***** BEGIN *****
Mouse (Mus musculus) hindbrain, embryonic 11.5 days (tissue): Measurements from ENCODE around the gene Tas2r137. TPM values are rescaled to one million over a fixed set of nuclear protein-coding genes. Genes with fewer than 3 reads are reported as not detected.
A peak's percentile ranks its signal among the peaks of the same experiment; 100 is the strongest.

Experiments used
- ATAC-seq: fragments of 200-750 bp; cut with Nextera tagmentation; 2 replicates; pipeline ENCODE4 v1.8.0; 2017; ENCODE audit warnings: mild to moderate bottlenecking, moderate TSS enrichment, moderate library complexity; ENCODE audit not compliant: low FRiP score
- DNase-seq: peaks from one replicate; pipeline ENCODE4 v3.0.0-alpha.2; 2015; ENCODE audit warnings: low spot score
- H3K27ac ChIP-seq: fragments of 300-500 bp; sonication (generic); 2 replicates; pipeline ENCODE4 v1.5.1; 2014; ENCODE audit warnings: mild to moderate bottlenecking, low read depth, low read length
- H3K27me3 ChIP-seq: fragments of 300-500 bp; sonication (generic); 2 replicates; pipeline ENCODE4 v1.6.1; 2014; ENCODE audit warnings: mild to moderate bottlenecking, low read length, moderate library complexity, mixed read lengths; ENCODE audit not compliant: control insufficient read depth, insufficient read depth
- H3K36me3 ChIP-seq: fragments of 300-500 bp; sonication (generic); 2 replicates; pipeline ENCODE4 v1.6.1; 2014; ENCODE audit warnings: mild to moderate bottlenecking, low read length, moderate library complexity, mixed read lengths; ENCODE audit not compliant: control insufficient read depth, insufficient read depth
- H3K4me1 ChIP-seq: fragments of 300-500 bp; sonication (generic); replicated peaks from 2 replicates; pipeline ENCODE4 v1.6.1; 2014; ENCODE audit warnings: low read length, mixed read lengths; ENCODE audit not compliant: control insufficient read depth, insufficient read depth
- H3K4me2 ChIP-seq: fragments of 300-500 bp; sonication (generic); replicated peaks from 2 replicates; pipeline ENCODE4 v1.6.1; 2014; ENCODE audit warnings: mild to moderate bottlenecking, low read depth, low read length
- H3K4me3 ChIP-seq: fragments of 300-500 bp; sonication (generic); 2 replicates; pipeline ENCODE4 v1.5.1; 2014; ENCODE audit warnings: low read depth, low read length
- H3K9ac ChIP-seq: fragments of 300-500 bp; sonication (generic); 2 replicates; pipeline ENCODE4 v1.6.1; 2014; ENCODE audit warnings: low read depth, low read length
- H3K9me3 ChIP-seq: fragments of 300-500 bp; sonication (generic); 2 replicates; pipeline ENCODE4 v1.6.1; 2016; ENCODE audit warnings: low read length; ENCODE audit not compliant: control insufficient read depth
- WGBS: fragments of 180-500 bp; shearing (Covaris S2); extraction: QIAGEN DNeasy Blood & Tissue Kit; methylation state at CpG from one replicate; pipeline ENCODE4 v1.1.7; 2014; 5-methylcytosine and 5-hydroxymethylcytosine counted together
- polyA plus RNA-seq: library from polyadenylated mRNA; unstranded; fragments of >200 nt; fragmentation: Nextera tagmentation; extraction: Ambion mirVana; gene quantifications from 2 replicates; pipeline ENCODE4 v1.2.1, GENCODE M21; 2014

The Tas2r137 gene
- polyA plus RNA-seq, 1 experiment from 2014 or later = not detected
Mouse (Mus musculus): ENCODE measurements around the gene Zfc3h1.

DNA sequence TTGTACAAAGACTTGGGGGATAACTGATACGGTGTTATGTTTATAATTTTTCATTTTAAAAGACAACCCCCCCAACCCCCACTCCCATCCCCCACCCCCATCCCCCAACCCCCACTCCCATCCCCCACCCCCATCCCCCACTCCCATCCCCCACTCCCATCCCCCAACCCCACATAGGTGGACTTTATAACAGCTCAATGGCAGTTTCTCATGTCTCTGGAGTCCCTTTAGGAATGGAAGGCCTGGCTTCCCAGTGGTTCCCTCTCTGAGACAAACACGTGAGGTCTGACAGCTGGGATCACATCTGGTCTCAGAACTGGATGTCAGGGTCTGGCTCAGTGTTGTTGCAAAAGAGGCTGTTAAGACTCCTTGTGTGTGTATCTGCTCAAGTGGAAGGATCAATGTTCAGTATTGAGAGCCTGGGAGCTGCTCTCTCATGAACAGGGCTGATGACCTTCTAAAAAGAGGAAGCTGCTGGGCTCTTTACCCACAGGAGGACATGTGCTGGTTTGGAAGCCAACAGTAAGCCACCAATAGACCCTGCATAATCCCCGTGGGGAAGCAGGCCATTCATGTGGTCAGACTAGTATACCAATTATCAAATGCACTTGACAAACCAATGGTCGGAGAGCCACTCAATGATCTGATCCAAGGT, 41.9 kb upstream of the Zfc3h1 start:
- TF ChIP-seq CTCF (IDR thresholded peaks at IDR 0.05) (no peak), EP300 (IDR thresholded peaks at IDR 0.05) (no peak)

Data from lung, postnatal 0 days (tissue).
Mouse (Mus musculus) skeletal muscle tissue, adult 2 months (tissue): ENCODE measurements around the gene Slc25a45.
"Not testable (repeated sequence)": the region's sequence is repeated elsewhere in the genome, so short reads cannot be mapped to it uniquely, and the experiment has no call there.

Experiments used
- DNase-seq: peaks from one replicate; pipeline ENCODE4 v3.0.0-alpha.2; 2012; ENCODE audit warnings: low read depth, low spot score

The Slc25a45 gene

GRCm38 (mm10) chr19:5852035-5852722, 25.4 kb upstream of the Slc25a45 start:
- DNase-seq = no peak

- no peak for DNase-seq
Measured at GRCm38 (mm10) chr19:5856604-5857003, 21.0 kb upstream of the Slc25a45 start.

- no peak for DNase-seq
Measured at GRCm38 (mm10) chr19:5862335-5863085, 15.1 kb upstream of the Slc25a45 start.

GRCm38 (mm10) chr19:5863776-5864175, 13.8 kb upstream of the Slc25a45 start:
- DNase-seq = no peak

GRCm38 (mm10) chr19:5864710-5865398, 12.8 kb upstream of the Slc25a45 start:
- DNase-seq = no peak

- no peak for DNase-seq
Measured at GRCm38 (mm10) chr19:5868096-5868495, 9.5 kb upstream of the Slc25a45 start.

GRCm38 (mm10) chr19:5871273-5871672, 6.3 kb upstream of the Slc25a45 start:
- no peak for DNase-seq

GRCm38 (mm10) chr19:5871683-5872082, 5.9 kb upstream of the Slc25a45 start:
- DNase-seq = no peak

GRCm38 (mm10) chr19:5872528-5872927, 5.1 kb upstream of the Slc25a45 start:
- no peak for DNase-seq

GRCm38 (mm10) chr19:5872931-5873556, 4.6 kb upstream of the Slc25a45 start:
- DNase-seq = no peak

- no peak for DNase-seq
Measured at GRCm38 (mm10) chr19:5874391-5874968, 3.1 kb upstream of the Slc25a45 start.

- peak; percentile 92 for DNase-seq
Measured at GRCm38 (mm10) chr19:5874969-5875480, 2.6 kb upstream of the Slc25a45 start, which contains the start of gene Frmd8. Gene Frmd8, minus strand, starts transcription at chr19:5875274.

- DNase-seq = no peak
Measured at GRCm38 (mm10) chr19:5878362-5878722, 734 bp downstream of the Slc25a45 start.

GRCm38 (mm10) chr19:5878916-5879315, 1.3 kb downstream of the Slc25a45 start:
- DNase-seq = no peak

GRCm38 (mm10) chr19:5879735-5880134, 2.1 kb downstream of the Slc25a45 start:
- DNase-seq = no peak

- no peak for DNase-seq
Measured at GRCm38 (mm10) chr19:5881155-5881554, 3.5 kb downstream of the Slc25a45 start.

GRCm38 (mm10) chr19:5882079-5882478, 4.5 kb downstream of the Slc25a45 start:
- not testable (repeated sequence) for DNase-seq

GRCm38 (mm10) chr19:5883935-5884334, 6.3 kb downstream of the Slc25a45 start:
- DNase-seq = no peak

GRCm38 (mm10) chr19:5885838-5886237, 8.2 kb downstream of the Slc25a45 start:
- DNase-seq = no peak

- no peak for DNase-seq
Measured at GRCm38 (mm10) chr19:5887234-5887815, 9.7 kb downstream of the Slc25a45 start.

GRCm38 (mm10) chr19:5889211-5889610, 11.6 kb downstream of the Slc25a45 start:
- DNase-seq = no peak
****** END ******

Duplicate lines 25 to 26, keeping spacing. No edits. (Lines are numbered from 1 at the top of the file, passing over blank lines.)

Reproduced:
- DNase-seq: peaks from one replicate; pipeline ENCODE4 v3.0.0-alpha.2; 2012; ENCODE audit warnings: low read depth, low spot score

The Slc25a45 gene